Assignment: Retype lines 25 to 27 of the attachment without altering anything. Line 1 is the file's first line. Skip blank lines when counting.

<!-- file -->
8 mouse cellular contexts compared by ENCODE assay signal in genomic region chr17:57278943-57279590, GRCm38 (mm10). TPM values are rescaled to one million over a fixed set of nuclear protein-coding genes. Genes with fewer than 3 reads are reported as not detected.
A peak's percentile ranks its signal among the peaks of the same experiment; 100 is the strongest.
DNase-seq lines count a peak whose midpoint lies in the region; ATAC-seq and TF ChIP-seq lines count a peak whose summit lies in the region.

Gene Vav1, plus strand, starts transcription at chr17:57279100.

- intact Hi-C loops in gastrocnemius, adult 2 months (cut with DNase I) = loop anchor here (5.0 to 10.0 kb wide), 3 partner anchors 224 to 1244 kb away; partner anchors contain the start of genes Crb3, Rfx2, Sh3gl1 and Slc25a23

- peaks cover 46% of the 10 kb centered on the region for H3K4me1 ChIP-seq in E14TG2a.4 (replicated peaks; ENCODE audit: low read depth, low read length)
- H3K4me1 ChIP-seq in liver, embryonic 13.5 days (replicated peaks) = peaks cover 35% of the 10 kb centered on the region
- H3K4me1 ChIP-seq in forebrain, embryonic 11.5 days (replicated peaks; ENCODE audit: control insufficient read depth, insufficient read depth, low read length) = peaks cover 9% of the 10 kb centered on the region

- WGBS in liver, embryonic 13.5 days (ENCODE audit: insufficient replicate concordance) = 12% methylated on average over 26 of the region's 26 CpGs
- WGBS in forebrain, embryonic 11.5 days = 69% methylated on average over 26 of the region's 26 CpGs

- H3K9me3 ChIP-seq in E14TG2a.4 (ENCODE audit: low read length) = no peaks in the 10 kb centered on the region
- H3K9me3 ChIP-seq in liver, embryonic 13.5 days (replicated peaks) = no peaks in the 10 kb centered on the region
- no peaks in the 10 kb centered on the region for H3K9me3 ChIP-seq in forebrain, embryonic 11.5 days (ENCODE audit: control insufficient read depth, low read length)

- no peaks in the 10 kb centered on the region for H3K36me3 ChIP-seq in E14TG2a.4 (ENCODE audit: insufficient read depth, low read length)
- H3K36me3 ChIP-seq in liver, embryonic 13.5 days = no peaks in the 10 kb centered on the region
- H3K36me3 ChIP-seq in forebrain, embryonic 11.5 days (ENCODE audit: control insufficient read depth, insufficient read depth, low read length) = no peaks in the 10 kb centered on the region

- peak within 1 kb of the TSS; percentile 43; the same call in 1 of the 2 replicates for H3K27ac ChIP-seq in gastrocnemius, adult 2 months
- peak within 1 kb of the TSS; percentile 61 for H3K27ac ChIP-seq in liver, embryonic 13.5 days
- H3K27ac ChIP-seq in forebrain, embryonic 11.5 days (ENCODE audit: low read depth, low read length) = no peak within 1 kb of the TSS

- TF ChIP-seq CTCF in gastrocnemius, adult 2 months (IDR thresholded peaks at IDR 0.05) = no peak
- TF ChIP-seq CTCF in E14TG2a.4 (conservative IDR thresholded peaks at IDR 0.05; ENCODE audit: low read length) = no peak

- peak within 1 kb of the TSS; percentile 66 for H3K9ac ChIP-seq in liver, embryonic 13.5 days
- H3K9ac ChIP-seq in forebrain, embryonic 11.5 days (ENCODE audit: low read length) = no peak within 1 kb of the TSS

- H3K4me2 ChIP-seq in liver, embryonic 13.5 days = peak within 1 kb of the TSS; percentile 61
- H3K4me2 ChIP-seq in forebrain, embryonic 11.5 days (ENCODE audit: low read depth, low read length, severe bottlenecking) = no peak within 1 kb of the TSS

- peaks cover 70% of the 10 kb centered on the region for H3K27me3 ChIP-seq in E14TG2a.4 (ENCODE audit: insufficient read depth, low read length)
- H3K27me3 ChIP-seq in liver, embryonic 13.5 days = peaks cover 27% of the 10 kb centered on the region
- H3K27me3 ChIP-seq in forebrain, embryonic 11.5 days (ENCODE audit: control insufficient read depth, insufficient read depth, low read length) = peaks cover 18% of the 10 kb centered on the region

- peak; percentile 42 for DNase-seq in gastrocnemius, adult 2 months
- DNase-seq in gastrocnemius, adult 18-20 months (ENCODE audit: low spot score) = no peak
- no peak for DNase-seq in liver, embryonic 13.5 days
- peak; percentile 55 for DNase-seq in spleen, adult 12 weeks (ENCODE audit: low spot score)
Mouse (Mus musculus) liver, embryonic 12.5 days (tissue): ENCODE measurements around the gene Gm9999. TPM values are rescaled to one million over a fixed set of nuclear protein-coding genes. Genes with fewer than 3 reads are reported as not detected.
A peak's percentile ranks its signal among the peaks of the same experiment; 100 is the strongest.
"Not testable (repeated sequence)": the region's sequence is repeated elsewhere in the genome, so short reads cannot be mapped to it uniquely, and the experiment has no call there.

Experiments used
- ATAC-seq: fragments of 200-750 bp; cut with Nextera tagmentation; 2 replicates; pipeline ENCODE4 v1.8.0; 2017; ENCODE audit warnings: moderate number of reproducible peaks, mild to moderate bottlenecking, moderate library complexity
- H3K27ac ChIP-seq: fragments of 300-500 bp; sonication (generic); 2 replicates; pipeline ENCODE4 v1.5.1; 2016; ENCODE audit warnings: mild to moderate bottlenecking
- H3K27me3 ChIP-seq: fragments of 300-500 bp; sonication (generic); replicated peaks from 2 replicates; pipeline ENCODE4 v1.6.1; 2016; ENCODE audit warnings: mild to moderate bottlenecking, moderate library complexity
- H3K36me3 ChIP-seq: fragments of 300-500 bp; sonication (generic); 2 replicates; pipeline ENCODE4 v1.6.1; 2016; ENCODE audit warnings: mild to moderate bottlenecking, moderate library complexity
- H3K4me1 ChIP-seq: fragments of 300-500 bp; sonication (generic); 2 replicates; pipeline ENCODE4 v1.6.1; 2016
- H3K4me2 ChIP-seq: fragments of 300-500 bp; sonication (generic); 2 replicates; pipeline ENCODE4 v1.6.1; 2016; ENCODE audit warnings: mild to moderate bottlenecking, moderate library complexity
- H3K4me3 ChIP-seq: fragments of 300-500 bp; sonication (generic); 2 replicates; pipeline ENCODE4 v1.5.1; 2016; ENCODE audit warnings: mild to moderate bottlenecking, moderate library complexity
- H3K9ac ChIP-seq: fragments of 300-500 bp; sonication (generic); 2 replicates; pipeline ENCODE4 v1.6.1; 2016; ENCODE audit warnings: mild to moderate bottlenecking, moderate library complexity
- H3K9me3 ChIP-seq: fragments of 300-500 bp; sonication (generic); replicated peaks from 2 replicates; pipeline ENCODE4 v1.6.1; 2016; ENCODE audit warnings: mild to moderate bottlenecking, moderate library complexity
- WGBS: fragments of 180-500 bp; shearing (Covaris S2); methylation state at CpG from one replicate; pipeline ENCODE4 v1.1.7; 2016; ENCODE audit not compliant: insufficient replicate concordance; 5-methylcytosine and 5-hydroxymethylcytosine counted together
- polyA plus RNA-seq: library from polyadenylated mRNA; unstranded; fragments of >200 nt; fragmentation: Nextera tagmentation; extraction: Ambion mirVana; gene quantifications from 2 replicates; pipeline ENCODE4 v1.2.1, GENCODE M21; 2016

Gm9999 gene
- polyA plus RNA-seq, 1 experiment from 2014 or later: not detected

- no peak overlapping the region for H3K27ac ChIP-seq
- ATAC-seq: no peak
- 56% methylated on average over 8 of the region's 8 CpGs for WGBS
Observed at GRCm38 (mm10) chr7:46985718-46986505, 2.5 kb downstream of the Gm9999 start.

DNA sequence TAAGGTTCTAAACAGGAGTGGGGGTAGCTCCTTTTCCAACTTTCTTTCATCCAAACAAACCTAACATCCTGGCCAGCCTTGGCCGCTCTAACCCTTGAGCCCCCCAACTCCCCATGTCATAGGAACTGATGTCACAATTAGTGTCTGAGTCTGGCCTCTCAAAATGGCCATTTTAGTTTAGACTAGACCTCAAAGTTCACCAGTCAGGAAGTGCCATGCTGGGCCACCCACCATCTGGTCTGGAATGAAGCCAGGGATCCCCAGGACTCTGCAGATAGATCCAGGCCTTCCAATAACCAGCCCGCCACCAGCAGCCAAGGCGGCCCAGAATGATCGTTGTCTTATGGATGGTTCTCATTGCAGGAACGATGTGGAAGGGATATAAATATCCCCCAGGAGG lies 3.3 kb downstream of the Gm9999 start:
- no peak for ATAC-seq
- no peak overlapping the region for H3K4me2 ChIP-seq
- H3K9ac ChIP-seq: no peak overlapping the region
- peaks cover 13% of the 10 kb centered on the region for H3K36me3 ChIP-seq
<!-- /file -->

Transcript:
- H3K4me2 ChIP-seq in forebrain, embryonic 11.5 days (ENCODE audit: low read depth, low read length, severe bottlenecking) = no peak within 1 kb of the TSS

- peaks cover 70% of the 10 kb centered on the region for H3K27me3 ChIP-seq in E14TG2a.4 (ENCODE audit: insufficient read depth, low read length)
- H3K27me3 ChIP-seq in liver, embryonic 13.5 days = peaks cover 27% of the 10 kb centered on the region